b) The period between index surgery and subsidence detection.

Table 3
Pre- and postoperative radiological parameters by BMD
Variable Group A (BMD ≥1.0) Group B (BMD ≤2.5) p-value
Preop segmental angle (°) −1.0±5.5 −3.1±4.0 0.073
Postop segmental angle (°) −6.7±4.9 −7.5±5.0 0.433
Change of segmental angle (°) −5.7±4.0 −4.4±4.7 0.178
Preop disc height (mm) 6.1±1.0 5.8±1.0 0.309
Postop disc height (mm) 8.4±1.2 7.6±0.8 0.002*
Change of disc height (mm) 2.3±1.2 1.8±1.1 0.041*

Values are presented as mean±standard deviation.

BMD, bone mineral density; Preop, preoperative; Postop, postoperative.

* p<0.05.

Table 4
Subgroup analysis by cage subsidence and plate migration
Variable Subsidence (+) Subsidence (−) p-value Plate migration (+) Plate migration (−) p-value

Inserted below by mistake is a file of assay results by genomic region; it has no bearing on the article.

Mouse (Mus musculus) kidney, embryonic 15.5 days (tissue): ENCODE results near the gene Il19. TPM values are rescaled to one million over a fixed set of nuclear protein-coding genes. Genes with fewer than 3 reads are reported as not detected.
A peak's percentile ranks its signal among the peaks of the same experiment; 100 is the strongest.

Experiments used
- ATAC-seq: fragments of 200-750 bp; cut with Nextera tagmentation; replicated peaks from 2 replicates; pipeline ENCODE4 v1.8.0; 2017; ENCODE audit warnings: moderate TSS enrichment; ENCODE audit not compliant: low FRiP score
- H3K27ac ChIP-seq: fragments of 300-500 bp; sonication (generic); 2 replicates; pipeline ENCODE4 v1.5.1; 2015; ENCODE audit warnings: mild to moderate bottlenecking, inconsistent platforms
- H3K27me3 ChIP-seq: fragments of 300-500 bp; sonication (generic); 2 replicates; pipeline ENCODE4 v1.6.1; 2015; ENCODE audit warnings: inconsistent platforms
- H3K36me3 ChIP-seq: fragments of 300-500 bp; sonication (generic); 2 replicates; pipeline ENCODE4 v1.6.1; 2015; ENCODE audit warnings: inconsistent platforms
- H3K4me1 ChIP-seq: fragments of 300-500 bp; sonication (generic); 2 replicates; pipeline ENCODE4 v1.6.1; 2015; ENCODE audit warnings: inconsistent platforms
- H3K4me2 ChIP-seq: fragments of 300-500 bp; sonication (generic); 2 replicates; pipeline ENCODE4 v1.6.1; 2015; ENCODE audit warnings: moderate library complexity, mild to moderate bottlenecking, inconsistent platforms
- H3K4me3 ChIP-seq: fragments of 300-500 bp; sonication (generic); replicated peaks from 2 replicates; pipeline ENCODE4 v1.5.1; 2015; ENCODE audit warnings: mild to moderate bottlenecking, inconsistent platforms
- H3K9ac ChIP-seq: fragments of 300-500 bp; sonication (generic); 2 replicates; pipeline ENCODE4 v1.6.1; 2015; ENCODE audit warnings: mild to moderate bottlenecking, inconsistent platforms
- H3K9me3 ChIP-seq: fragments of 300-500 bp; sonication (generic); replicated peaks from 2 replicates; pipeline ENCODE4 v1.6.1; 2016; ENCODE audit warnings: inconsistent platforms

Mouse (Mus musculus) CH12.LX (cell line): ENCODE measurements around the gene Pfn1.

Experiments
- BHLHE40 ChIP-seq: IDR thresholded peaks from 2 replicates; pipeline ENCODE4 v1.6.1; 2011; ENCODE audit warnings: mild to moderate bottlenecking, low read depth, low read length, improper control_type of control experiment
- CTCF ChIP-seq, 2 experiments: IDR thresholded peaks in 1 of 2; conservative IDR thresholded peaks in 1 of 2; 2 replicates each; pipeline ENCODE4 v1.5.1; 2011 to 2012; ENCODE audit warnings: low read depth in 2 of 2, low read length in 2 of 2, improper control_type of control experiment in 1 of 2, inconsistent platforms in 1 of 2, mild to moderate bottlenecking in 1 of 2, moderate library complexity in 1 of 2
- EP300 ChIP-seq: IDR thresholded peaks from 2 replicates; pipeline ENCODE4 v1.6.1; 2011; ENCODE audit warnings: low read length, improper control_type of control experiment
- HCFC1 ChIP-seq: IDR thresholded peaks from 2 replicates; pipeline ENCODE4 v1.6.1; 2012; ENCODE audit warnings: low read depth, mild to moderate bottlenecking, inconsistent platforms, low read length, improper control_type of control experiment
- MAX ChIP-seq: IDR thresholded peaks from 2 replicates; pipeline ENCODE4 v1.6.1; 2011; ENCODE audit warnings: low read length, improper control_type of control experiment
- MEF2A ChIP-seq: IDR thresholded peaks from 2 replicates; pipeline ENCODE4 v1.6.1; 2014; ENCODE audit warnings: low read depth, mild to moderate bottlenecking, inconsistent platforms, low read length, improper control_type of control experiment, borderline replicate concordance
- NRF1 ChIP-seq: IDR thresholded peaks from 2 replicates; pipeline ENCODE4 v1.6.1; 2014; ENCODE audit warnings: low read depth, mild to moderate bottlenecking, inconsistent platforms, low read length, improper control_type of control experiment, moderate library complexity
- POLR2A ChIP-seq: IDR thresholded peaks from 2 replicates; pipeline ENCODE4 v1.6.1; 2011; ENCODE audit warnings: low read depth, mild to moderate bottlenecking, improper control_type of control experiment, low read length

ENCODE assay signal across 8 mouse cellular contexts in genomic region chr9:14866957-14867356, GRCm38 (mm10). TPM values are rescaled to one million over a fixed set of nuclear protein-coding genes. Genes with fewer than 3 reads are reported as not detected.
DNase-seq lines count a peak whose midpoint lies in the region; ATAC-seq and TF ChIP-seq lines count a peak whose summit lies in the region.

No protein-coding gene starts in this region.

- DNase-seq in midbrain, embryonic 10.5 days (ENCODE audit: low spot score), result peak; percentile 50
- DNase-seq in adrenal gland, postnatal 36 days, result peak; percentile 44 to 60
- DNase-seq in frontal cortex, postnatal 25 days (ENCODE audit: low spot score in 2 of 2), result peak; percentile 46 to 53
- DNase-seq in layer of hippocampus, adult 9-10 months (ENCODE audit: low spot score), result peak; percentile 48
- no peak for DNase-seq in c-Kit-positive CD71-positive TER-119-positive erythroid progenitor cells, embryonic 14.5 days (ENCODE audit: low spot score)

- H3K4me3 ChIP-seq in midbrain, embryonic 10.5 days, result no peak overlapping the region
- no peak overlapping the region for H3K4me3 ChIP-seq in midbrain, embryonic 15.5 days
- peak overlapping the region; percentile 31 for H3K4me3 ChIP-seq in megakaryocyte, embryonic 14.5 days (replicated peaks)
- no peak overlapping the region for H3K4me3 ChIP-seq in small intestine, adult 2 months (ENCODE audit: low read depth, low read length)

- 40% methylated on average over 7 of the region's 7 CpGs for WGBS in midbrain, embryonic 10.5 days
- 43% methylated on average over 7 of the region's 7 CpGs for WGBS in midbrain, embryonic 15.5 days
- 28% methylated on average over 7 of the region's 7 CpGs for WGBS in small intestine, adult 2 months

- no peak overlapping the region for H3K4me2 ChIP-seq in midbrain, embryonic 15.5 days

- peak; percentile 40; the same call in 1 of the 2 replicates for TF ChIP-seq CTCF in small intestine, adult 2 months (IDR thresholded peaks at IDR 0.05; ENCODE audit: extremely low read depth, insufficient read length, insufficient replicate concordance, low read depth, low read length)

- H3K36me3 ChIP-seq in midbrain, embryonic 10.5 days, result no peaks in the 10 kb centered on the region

Age (yr) 65.1±10.8 59.2±10.5 0.030 63.0±8.6 59.8±10.9 0.368
Sex 0.042 0.510
 Male 13 50 6 57
 Female 5 58 4 59
Bone mineral density (T-score) −0.03±2.26 −0.19±1.6 0.711 0.15±2.52 −0.19±1.6 0.540
Fusion rate at 1 yr (X-ray) (%) 50.0 86.1 0.001 70.0 81.7 0.403
Fusion rate at 1 yr (CT) (%) 52.9 83.8 0.010 70.0 79.4 0.686
Fusion rate at 2 yr (X-ray) (%) 66.7 98.1 <0.001 80.0 94.8 0.123
Neck pain VAS_final 1.3±1.8 1.5±2.0 0.689 2.3±2.6 1.4±1.9 0.154
NDI_final 7.8±6.3 8.2±7.4 0.819 9.7±6.9 8.0±7.3 0.507
Change of segmental angle (°) −3.9±4.1 −5.7±4.1 0.086 −5.4±4.3 −5.4±4.2 0.972
Change of disc height (mm) 2.4±1.4 2.2±1.1 0.441 2.9±1.6 2.1±1.1 0.055

Values are presented as mean±standard deviation, number, or %. Statistically significant results are marked in bold.

CT, computed tomography; VAS, Visual Analog Scale; NDI, Neck Disability Index.